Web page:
5. We'd all be bored without stress
  • Stress has become such a big part of our lives that we might feel empty without it- but we don't have to! Think about all the things you could take time to enjoy without the stress of all your responsibilities. It's very possible to do, so start looking for ways you can de-stress!

The biological mechanisms of stress

When we experience a stressor, it sets off reactions in our body to help prepare us to handle it. For example, let’s say you’re camping in the woods for the weekend, and you’re just about head to the tent for the night. All of a sudden, you hear a loud crash, and you turn around to find a huge bear looking through your stuff!

Seeing the bear stimulates your hypothalamus to release two hormones, called corticotrophin-releasing hormone (CRH) and arginine-vassopressin (AVP)CRH travels down to the anterior pituitary and stimulates the release of corticotrophin into the blood stream. Once corticotrophin reaches the adrenal cortex (a gland on top of the kidneys), the adrenal cortex increases the production of cortisol and other hormones called catecholamines.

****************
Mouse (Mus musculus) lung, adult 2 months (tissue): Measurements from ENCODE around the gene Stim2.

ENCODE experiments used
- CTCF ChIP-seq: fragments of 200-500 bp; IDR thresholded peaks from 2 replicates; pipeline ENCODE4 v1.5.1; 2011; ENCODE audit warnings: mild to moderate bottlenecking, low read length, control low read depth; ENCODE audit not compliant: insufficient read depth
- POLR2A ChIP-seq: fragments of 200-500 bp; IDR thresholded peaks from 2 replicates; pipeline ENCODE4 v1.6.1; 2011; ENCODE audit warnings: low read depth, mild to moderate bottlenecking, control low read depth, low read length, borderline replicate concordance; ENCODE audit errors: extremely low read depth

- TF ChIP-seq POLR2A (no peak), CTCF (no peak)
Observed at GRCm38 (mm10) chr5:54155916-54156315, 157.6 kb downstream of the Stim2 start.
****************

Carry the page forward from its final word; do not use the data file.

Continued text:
Surely this must sound very complicated, but here’s the basic idea. Seeing the bear stimulates the Hypothalamic-Pituitary-Adrenal (HPA) axis, which eventually causes the production of the stress hormone known as cortisol. This hormone causes many changes in our body so that we can properly deal with our stressor.

Your body and stress

AVP rushes to the kidneys and tells it to make less urine and bring more water back into the body. It also sends signals to our blood vessels to constrict, which raises our blood pressure and allows the oxygenated blood to go where its needed. Cortisol limits the amount of insulin production so that less glucose is stored. It then sends all the glucose it can to the rest of the body, so that it has immediate energy when it goes into the “fight or flight” response. Finally, catecholamines such as epinephrine (adrenaline) work with cortisol to get the heart pumping more blood, faster.

Different types of stress can have different impacts on our body. When stress is prolonged, it can have detrimental effects. Here are just a few: